But the problem Isaiah is noticing is that this kind of living falls far short of all the good that God wants for us.  God made this wide world and placed us in it so that people could share loving and just lives together.  God did not want us to give token worship and all the while let ourselves and our neighbors continue to be crushed under the feet of unjust systems.  God wants us to soar into the fullness of beloved community.  God wants us to run like the prodigal son into the loving arms of blessing.  But most of all, God wants us to walk and not faint.
What does it mean to have the regard of God?  God’s eye is on us,in the same way that God’s eye was on the children of Israel who were slaves in Egypt.  God hears our cries.  God knows our struggles.  And God comes among us to deliver us.  But the Israelites could not have headed out of Egypt to make a better life if they refused to walk.  It turned out to be a whole lot of walking, but they walked and did not faint.  
In our text, the Jews in exile are being told that God will make a new beginning, so they will have to shake their old habits of settling for the world as it is and start walking toward the world as it should be.  God sees a better life for humanity, and God sees us living it.  This is what it means to have the regard of God.
When the economy crashed half a dozen years ago, the easiest thing to do was to relegate economic injustices to the realm of things too complicated for action.  Church people too often shrank back from the challenges the world was throwing at us and said, “[Sigh!] All we can do is pray.”  When I hear that, it often seems to be a way of saying, “We give up, and we don’t plan to use our energy trying to make a difference.  We will just leave it to God and ask God to fix it without us.”  That is a sad kind of prayer.
Praying is actually a big thing to do, if we do it right.  Praying, contrary to much of our actual practice, is not about changing God’s mind.  It is about God changing our minds.  If we had prayed seriously, we would have come out of prayer meeting working on a plan for action against economic injustice.  If God hates injustice, then praying ought to ignite hunger and thirst for justice in us.  That hunger and thirst should stir us to walk and not faint.  A congregation cannot do everything, but it can do something.  We can do the obvious things of offering relief to those who struggle, but we can also do the less obvious things of economic development, forming credit unions, insuring the health of our poor members, creating business incubators, growing fresh and healthy foods, investing in our neighborhoods, providing job training and jobs, shutting down the usurious lenders, pressuring businesses and governments to act justly toward the people.
Next Saturday is an important day on the calendar for churches in North Carolina.  It is the day of the Moral March on the Capital, the Historic Thousands on Jones Street, the Forward Together Movement.  Right outside Boyd Chapel, people will gather when some of us are in class.  Our chapel hour will be a brief observance to affirm the God of justice whom we serve.  And then we will walk.  We will walk symbolically and demonstratively.  It will be a walk of witness.  We will be bearing witness to the God whom we serve, a God who does not faint and does not grow weary.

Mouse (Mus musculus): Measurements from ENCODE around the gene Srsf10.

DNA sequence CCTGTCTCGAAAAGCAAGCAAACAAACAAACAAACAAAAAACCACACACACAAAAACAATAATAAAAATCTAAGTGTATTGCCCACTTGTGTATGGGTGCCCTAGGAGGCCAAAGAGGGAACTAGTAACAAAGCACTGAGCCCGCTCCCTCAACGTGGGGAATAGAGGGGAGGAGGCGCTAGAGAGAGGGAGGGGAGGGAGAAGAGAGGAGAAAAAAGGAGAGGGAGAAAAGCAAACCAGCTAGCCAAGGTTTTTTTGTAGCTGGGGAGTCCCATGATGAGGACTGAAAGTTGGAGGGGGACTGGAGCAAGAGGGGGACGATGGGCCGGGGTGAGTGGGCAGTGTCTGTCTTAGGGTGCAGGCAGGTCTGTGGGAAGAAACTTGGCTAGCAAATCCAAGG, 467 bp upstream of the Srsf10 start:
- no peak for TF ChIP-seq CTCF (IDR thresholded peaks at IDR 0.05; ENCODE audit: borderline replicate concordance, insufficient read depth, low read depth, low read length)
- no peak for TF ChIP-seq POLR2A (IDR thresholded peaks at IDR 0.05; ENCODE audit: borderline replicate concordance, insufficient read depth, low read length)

This week’s gospel text from Mark 1 tells about the intensity of Jesus’ ministry when great multitudes of people were crowding him all day and even into the night. It was hard for him to get any rest.  Sometimes his disciples would get caught up in the mob excitement.  One problem for Jesus revealed by the gospels is that the crowds often interfered with the tasks Jesus believed he needed to be doing.  The worst example comes later in Mark, when they began organizing to force him to be their king.  But in this passage, Jesus gets away for some rest.  Your fellow student, James McRavion, is preaching on these same texts today in High Point.  We compared our notes, and he pointed out something from this text.  After Jesus rested, then he spent time in prayer.  The prayer must have stirred him to do his work. You could say he got his marching orders.  He tells his disciples to get to walking.  They need to go on to other towns and proclaim the Reign of God.
People from many communities will come to Wilmington Street for many reasons.  Some believe in democracy.  Some believe in America.  Some have suffered financial loss and felt what it’s like to be abandoned.  Some have struggled without means to get health care, housing, or a job.  Some care for their neighbors deeply.  Some have learned the hard way about the strength of solidarity.  Some come out of self-interest.  Many are angry.  Many are frustrated.  Many are hopeful.  
We will march because we have known.  We will march because we have heard.  We will march because it has been told to us from the beginning.  We will march because we have understood from the foundations of the world.  We join the march because it is a sign of who we are.  We march on that day as a foretaste of our discipleship for the long haul.  We march under the everlasting, unsearchable regard of God.  
If next Saturday is the only day we walk, we have not heard who God is.  God is the one who has regard for us.  The everlasting God, creator of the ends of the earth, created our little corner of it too.  God has regard for us.  We walk in the regard of God who does not faint or grow weary.  Saturday’s walk is another beginning of a long walk to justice, to love, and to community.  Let’s plan to walk and not faint, thankful that we live and move and have our being in the regard of God.